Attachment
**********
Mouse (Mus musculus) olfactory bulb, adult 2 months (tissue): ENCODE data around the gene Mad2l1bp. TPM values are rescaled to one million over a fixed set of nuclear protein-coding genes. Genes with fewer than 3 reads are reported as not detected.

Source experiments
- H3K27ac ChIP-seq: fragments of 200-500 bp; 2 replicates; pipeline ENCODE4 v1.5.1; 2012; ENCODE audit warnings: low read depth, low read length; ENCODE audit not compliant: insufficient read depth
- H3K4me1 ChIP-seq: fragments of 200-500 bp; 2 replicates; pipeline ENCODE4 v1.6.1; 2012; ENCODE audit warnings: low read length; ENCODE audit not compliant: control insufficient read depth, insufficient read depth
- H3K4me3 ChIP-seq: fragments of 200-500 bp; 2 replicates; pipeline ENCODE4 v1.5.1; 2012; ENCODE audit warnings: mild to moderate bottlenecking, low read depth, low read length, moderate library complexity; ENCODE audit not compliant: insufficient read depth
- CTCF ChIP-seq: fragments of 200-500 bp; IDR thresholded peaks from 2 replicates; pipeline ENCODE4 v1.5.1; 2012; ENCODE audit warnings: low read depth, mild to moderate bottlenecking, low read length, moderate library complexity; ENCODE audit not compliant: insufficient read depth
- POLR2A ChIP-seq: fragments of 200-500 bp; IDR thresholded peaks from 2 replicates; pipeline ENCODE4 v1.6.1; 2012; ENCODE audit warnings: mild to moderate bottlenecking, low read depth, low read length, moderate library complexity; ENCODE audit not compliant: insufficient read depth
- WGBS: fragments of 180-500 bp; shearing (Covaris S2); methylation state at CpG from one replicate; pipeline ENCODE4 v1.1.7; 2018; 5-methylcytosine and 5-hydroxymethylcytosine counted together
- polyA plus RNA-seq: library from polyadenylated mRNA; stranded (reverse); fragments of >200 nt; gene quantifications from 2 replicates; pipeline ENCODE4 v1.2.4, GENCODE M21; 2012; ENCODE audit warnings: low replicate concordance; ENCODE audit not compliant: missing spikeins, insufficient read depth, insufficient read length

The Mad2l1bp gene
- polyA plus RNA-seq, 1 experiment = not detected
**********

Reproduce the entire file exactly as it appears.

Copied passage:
Mouse (Mus musculus) olfactory bulb, adult 2 months (tissue): ENCODE data around the gene Mad2l1bp. TPM values are rescaled to one million over a fixed set of nuclear protein-coding genes. Genes with fewer than 3 reads are reported as not detected.

Source experiments
- H3K27ac ChIP-seq: fragments of 200-500 bp; 2 replicates; pipeline ENCODE4 v1.5.1; 2012; ENCODE audit warnings: low read depth, low read length; ENCODE audit not compliant: insufficient read depth
- H3K4me1 ChIP-seq: fragments of 200-500 bp; 2 replicates; pipeline ENCODE4 v1.6.1; 2012; ENCODE audit warnings: low read length; ENCODE audit not compliant: control insufficient read depth, insufficient read depth
- H3K4me3 ChIP-seq: fragments of 200-500 bp; 2 replicates; pipeline ENCODE4 v1.5.1; 2012; ENCODE audit warnings: mild to moderate bottlenecking, low read depth, low read length, moderate library complexity; ENCODE audit not compliant: insufficient read depth
- CTCF ChIP-seq: fragments of 200-500 bp; IDR thresholded peaks from 2 replicates; pipeline ENCODE4 v1.5.1; 2012; ENCODE audit warnings: low read depth, mild to moderate bottlenecking, low read length, moderate library complexity; ENCODE audit not compliant: insufficient read depth
- POLR2A ChIP-seq: fragments of 200-500 bp; IDR thresholded peaks from 2 replicates; pipeline ENCODE4 v1.6.1; 2012; ENCODE audit warnings: mild to moderate bottlenecking, low read depth, low read length, moderate library complexity; ENCODE audit not compliant: insufficient read depth
- WGBS: fragments of 180-500 bp; shearing (Covaris S2); methylation state at CpG from one replicate; pipeline ENCODE4 v1.1.7; 2018; 5-methylcytosine and 5-hydroxymethylcytosine counted together
- polyA plus RNA-seq: library from polyadenylated mRNA; stranded (reverse); fragments of >200 nt; gene quantifications from 2 replicates; pipeline ENCODE4 v1.2.4, GENCODE M21; 2012; ENCODE audit warnings: low replicate concordance; ENCODE audit not compliant: missing spikeins, insufficient read depth, insufficient read length

The Mad2l1bp gene
- polyA plus RNA-seq, 1 experiment = not detected